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Lethbridge Herald Newspaper Archives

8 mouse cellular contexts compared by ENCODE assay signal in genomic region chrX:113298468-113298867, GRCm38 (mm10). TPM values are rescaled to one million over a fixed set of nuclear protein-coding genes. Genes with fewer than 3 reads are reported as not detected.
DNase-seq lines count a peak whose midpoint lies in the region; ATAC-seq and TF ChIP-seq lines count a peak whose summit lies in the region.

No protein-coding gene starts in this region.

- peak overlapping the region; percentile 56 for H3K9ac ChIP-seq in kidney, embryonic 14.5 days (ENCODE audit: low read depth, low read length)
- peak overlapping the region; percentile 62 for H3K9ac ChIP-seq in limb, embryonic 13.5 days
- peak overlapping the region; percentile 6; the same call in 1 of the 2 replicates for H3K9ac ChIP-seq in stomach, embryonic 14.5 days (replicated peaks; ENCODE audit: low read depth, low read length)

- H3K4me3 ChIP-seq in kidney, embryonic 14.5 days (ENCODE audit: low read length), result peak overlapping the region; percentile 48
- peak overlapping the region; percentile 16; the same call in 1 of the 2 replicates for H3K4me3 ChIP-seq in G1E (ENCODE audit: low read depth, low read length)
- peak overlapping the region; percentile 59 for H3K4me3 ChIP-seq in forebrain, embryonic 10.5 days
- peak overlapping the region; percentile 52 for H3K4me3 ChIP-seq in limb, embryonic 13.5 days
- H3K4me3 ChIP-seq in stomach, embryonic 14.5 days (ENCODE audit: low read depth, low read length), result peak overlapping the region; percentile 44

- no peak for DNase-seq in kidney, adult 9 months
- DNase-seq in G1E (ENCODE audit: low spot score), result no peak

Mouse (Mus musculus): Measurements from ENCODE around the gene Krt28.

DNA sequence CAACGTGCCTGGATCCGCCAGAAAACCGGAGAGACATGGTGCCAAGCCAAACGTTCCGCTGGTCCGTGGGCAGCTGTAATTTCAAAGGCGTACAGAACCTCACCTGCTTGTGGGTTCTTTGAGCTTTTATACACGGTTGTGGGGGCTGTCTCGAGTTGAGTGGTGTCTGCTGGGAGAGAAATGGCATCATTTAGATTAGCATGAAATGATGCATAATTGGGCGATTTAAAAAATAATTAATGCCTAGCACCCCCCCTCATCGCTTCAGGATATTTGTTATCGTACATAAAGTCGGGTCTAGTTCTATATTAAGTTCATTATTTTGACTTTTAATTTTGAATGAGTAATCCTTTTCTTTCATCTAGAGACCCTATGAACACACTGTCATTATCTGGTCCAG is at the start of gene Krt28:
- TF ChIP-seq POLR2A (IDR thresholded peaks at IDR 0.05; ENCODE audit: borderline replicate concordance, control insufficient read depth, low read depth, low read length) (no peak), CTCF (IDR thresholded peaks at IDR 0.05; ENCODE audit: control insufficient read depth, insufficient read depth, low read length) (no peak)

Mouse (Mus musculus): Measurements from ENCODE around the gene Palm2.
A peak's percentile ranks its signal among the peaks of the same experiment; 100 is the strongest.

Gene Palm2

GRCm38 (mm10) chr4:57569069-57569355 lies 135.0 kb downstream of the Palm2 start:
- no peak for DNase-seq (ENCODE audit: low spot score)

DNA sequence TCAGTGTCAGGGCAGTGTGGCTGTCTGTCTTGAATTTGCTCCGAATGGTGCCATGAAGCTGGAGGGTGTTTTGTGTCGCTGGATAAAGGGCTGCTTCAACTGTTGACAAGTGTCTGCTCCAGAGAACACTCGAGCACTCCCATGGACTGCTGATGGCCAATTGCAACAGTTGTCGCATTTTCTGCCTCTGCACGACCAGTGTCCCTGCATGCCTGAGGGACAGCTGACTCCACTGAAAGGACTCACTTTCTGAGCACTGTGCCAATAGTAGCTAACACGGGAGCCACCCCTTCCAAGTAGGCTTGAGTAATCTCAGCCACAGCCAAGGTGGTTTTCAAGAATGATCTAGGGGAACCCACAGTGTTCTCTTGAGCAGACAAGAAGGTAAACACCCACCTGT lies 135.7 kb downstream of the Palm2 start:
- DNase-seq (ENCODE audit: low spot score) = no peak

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Lethbridge Herald (Newspaper) - February 21, 1973, Lethbridge, Alberta 38 - THE IETHBRIDGE HERAID - Wednesday, February 21, 1973 Europe applies brakes to sexual revolution By ALVIN SHUSTER New York Times Service LONDON - To the taped strains of "Stranger in Paradise," Eric and Marie went on stage for their twice-nightly sex performance in the dim nightclub in downtown Stockholm. They were not strangers, and from their expressions they were not in paradise. They were old friends from Denmark, and they were working in Sweden because the authorities in free-wheeling Copenhagen had closed clubs featuring live sex shows. NEW CAMPAIGN The surprising decision in Copenhagen, which has long had a reputation as the capital of permissiveness, is part of a new campaign by the authorities across Europe to put some brakes on the sexual revolution. Tighter reins have become visible not only in Denmark but also in West Germany, Britain, Italy, France and Yugoslavia - where, as they say, "The Porn is Red!" In Sweden the government has announced a parliamentary inquiry that could lead to curbs on live shows. PENDULUM SWINGS Though the European pattern is mixed, countries where the pendulum has been swinging toward more leniency are gen- erally seeing it begin to swing back. The recent trends in Europe are not unlike those in New York and elsewhere in the United States, where a "backlash" among the public has given support to anti-obscenity moves. As in the United States, many European authorities have embarked on intensified campaigns to halt if not turn back the expansion of pornography and sexual exploitation growing out of the "permissive sixties." The reaction in Europe arises in part from fears of criminality and drug peddling, which are often associated with the sex business. This Saturday In Weekend Magazine THE I IT/ Hc>v Ritzy Is It ? Most people don't stay at the Ritz-Carlton in Montreal. Most people can't afford to. But to find out why some wouldn't dream of staying anywhere else in Montreal, read James Quig's article this Saturday in Weekend Magazine. *************** Bunny The Banker Although everyone thought it was impossible, Benjamin V. (Bunny) Levinter - an unknown in the corridors of financial power, and a man with no previous banking experience - became the first Jew in Canada to secure a bank charter. He Skis For God "Jungle Jim" Hunter, the first Canadian male, skier to win a world championship medal, believes that through skiing he can spread the word of God. Blowing His Own Horn - On A Horse Trumpet Major Albert Banner recalls his 35 years with the Governor-General's Horse Guards. Souffles Margo's recipes for delicious souffles are: Salmon Souffle, Bacon-Cheese-Asparagus Souffle, Spinach Souffle, Corn Souffle, and Mushroom Souffle. The Chautauqua - What Was It? Avis Walton recalls the days when the travelling variety shows filled a desperate need for .cultural entertainment on the Prairies. The Uthbridge Herald r-9- 10 Mid-January-Unemployed -668,000- (Mid Month Figures) �10 Million Worker* Total Labor Force J F M.AM J JASOND [1973 1972 1971 7.7% of Labor Force i I Marc � i Aug. Sept. Oct. Nov. Dec. J Unemployment up Unemployment reached an estimated 6 88,000 in mid-January, 7.7 per csnt of the work force compared with 6.5 per cent in December, 1972, Statistics Canada reported in Ottawa. The labor force remained high at 8,881,000 in January compared with 8,-929,000 in December. New Noah's Ark may save life in polluted area London Observer BEIRUT - A second Noah's Ark is in the making. When it sails, however, it will not be trying to escape world destruction, but trying to do something to prevent it. With any luck it should contribute towards nursing the sick Mediterranean area and its dying sea. A slight and wiry French-Lebanese conservationist named Jean-Claude le Cavelier is putting together a kind of floating zoo and intends to sail it around the Mediterranean coastline, stopping wherever enough people can be persuaded to come aboard and take a look. M. le Cavelier says he will use the ark to "create a consciousness." He will try to show through his exhibits how all living organisms from the single cell amoeba to grown man arc linked in a' delicately-bal- What' s causing high food prices? TORONTO (CP) - Farmers say they aren't living high off the hog despite the increasing prices for pork, beef, vegetables and fruit. The middlemen and the retailers say they aren't getting rich. During 1972, retail food prices in Canada rose more than 8.5 per cent, more than in any other Western nation except France. Poor weather can be blamed, for part of it. It cut crops of fruit, vegetables and animal feed practically everywhere those things are grown for Canadian consumption. Rich tastes are blamed by some as part of the cause of increased demand for certain goods-and hence higher prices. G. H. Dickson, executive vice-president of Canada Packers Ltd., says consumers are eating three or four per cent more beef every year. He says they buy it because they like it and can afford it. PROTESTS FOR GROWERS Adrien Van Luyk protests on behalf of the farmers in Ontario's Holland Marsh and District Growers Association: "What's puzzling farmers is that we read about people getting 30-per-cent wage increases and they don't expect the price of vegetables to go up a little. The farmers like to live, like the rest of the population." The federal department of agriculture fingered the process- ors, packagers and distributors, in a bulletin issued last September. It said they accounted for 64 per cent of the $2.8 billion increase in farm-food prices since 1961, compared with 36 per cent for farmers. What happens to food from the farm to the table Ted Tregunno gets $160 a ton for the peaches he grows for canning near St. Catharines, Ont. That ton should produce 1,-500 tins of canned peaches. On an industry average, the peach grower gets 7.7 cents for the fruit in a 14-ounce can. Hauling and storage add half a cent, and discard of peaches that don't meet quality standards adds another half cent. The labor in canning costs 4.2 cents a can, the container costs 5.9 cents, sugar 1.7 cents and the overhead of the canning plant is 5.4 cents. That brings the cost up to about 26 cents a can. If the retailer puts a 20-per-cent mark-up on it, the consumer will pay 34 cents. RETURNS SMALL Murray Pearce, a Saskatchewan wheat farmer, gets about three cents for the wheat that goes into a loaf of bread that sells in Toronto for 25 to 37 cents. Casey Bak, a Bradford, Ont., market gardener, gets three cents a pound for carrots that retail at 13 cents a pound. Richard Wambeke of High River, Alta., gets 40 cents a pound for beef on the hoof. It costs about three cents a pound to ship it to the Toronto market. Mr. Wambeke and his brothers, Peter and Lloyd, say they net about $6,000 each every year from their 6,000-acre ranch. They market about 1,200 head of cattle every year. In a typical transaction, Canada Packers Ltd. bought a 1,-050-pound. steer at a Toronto auction for 42 xh cents a pound, a total of $446.25. The carcass, trimmed of hide and waste products, would weigh about 598 pounds. The packers sell and process the hide and a great deal of the rest of the animal for glue, medical products, animal food. The trimmed carcass was sold to a food chain for $436.91, about 73 cents a pound. About 140 pounds of the carcass would be used for ham-burber or stewing beef, the cut trimmed into steaks and roasts. The average price per pound to a consumer would be $1.09. PROFITS LOW Supermarkets say their profits are low-in many cases less than one cent of every dollar of sales. That means, says one, that if you buy $20 worth of groceries and tip the carry out boy 25 cents, the boy is making more profit than the supermarket. G. E. Greber, president of George Weston Ltd., Toronto, says the question of food prices cannot be isolated from the problem of inflation and worldwide commodity shortages. "World shortages exist, and a scarcity factor will have its effect unless there is rationing or artificial allowances are created." . Mr. Greber feels the Ottawa hearings "will show the industry in relatively efficient and no one in the industry is profiteering." "The Canadian consumer is better served than consumers in most other parts of the world." The supermarket's profit markup varies with the merchandise. The lowest is 14 to 15 per cent on canned goods, 18 to 20 per cent on meat and 30 per cent of fresh products. One factor which the average consumer isn't aware of is a federal sales tax of 12 per cent on items such as toilet paper, soap, wax and beauty aids which make up more than 30 per cent of the average supermarket order. Marries pastor LONDON (AP) - Nina Baden Semper, 20-year-old Trinidad born star of a popular British television series, Love Thy Neighbor, married an English clergyman yesterday. The groom is Rev. Murray Grant, 36, curate at St. Mary Magdalene Church, in London's Ens-ton district. anced chain. From this point he will explain how today's use, abuse and wanton distribution of noxious substances is breaking some of the links in the chain and thus endangering ail life itself. SEES NO HOPE As soon as M. le Cavelier has a sufficient number of the sponsors he needs, his teaching expedition will set out from Beirut in Lebanon and voyage in the same part of the world as the Biblical Ark before it came to rest on Mount Ararat. M. le Cavelier sees no hope for the Mediterranean if pollution continues at the present rate, but for all that, he is an optimist. "Pollution," he says, "is caused by a lack of awareness. People must be made to realize the effect on plant and animal life when poisons are sprayed in bulk into the air and swilled into the sea. If you kill off plant life, animal life dies too. And that means us. If the animals in my bio-quari-um can help awaken more people to what they are doing to their world, I'll be happy." The original Ark, designed according to divine specifications, was a custom-built three-storied affair, 300 cubits in length. Its successor, a 100-metre long Second World War landing craft given by the U.S. government, is less grand, but its master is confident he can contain a selection of species of animal, bird and underwater life inside it, as well As the crew, supplies and an ecology - orientated radio and TV station. Clearly, the animals will pose the most difficult space problem, but after  spending the past few years studying the movement patterns of animals in captivity, M. le Cavelier now says he has sufficient information to be able to construct cages small enough for his requirements yet large enough to keep his beasts contented. The ark's menagerie will be arranged according to sophistication of physical development in a sequence which will culminate with the ape. A single mirror will be provided for the last link in the chain "to give everyone a sense of his own proportion." Those species, like the amoeba, which are visible only through a microscope, will be filmed in action and projected onto a screen, but in most cases visitors will be able to get as near as they want to the animals. pre-seasqn . tractor sale /""^ SIMPSONS Sears Save $150 Rugged, field-tested 15-hp lawn and garden tractor Simpsons-Sears super 15 lawn and garden tractor Laboratory and field-tested for quality and dependability, this rugged workhorse can add to your leisure time by getting the job done fast - around the home, farm, or estate. Has 15-h.p. Brtggs and Stratton cast iron engine, separate throttle and choke, easy electric starter, automtive-type steering, 34" turning radius, heavy padded moulded seat, headlights, tail light. 8-speed all gear transmission, (6 forward, 2 reverse). For safety, must be in neutral before starting. Jade Mist/Arctic white enamel finish. Reg. $1249.98 1099.98 12 h.p. Tractor. Reg. $1039.98 949.98 Save $30 on 42" mower head 3 belt-driven blades, cuts to 4V4". Reg. $299.98 $269.98 Tiller 7 h.p. Reg. $299.98 $269.98 Hardware STORE HOURS: Open daily from 9:30 a.m. to 5:30 p.m. Thursday and Friday 9:30 a.m. to 9:00 p.m. Centre Village Mall. Telephone 328-9231 ;